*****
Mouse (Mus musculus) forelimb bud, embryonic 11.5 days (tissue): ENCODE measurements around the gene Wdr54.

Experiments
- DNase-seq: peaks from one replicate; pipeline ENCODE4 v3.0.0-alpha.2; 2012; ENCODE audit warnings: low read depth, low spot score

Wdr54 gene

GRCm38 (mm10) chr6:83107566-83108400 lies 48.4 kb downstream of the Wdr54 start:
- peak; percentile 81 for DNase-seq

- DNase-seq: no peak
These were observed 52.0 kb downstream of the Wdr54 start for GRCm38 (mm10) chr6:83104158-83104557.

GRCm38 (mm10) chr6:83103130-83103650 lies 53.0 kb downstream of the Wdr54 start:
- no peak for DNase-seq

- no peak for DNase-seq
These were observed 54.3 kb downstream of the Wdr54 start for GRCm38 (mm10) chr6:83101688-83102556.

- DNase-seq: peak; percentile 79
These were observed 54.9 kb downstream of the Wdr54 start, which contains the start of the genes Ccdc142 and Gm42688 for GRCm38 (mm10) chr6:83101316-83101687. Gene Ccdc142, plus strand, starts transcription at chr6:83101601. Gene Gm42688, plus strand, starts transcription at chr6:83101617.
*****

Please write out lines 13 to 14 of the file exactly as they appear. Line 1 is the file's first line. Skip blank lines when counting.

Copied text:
- DNase-seq: peak; percentile 79
These were observed 54.9 kb downstream of the Wdr54 start, which contains the start of the genes Ccdc142 and Gm42688 for GRCm38 (mm10) chr6:83101316-83101687. Gene Ccdc142, plus strand, starts transcription at chr6:83101601. Gene Gm42688, plus strand, starts transcription at chr6:83101617.